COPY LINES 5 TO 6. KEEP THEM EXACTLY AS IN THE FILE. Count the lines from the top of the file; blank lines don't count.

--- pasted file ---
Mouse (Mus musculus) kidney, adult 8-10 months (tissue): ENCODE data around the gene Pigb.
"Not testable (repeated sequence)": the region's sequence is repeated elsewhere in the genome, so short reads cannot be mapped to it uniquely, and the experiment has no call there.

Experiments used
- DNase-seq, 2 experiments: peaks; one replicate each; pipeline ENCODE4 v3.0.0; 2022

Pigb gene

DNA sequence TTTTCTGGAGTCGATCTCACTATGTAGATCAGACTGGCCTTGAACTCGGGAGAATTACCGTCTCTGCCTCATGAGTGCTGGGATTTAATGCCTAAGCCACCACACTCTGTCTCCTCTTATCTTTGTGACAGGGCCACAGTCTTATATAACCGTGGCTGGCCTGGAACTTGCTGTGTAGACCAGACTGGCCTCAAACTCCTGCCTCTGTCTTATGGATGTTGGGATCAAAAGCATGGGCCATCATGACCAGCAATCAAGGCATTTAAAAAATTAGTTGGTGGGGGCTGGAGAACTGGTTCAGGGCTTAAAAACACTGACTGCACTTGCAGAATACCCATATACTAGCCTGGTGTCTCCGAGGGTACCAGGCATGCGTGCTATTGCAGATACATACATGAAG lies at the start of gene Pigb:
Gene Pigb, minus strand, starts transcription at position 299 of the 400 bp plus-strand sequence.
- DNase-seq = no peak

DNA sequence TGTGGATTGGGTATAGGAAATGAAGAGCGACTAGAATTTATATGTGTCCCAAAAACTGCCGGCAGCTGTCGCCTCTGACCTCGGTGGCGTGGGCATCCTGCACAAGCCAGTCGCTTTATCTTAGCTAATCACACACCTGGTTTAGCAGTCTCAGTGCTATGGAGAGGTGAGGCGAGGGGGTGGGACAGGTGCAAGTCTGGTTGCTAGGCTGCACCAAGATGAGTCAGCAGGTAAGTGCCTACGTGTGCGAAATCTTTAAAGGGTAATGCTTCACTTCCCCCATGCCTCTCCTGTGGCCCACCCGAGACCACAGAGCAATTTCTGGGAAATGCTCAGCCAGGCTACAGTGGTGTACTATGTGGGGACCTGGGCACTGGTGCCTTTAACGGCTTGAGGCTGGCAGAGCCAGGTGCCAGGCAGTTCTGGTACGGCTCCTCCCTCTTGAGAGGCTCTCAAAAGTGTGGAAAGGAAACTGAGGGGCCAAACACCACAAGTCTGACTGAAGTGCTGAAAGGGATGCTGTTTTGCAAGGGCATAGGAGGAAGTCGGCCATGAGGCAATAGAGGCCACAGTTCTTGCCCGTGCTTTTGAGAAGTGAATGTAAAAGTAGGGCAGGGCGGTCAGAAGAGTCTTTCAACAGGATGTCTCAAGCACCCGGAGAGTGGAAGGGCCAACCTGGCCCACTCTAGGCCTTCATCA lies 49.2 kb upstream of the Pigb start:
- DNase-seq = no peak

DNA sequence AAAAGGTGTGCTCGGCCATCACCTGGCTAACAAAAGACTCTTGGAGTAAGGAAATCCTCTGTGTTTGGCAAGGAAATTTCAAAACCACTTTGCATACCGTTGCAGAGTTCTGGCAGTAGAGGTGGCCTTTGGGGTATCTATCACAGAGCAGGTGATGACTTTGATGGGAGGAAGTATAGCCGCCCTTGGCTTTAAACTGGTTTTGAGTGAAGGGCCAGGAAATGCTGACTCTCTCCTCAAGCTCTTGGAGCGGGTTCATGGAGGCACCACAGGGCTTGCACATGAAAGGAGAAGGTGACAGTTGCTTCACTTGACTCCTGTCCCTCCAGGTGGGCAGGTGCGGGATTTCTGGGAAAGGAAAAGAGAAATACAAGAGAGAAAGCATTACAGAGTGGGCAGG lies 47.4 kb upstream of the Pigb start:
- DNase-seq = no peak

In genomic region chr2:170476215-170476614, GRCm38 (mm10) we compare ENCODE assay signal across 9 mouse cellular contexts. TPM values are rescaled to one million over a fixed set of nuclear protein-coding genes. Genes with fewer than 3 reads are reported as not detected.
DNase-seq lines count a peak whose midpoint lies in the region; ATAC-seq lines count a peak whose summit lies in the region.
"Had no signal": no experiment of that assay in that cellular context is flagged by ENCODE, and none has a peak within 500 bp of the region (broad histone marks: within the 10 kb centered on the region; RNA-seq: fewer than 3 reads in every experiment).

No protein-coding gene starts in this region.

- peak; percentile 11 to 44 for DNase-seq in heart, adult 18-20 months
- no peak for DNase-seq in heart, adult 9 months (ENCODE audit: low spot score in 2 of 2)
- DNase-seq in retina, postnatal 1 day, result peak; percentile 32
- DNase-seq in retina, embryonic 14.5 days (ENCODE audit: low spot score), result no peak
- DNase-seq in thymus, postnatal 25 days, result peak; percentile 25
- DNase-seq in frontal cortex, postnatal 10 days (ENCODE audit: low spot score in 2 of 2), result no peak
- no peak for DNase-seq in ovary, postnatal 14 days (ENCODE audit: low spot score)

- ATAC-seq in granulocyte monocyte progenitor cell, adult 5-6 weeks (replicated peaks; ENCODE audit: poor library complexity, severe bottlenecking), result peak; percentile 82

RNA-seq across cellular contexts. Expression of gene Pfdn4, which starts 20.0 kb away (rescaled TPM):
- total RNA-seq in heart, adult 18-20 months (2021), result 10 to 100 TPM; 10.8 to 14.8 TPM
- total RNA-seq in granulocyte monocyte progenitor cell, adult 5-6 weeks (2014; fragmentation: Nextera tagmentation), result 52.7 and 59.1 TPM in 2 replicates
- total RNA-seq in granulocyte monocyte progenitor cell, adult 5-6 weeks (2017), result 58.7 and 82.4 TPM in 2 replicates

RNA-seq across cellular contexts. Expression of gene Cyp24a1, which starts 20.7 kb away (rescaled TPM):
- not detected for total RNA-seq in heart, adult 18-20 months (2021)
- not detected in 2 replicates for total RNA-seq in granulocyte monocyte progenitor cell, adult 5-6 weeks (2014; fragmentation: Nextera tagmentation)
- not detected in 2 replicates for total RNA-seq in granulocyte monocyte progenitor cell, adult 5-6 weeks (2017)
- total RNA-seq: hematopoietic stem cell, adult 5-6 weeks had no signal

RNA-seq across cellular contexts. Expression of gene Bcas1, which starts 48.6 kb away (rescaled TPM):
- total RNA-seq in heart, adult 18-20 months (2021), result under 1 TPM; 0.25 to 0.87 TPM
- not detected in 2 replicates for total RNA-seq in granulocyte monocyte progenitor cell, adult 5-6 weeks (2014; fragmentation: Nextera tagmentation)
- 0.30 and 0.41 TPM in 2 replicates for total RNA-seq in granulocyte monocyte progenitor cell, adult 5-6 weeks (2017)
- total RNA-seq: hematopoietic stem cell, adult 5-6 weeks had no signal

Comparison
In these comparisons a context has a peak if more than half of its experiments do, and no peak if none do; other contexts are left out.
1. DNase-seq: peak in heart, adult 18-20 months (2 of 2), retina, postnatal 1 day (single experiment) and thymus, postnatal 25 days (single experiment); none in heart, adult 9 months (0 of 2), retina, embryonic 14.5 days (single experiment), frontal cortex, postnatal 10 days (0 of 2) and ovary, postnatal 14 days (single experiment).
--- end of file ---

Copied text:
Pigb gene

DNA sequence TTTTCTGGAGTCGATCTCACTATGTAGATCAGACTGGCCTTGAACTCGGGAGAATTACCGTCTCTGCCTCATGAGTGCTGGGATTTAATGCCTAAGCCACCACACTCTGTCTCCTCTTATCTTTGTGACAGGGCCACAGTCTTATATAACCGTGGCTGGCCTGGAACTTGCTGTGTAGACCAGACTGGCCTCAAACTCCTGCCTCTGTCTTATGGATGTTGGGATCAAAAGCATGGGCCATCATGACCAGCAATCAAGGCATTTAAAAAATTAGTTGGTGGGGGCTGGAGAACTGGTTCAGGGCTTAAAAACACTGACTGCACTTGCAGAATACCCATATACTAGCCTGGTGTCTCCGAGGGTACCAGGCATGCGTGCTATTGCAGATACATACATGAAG lies at the start of gene Pigb: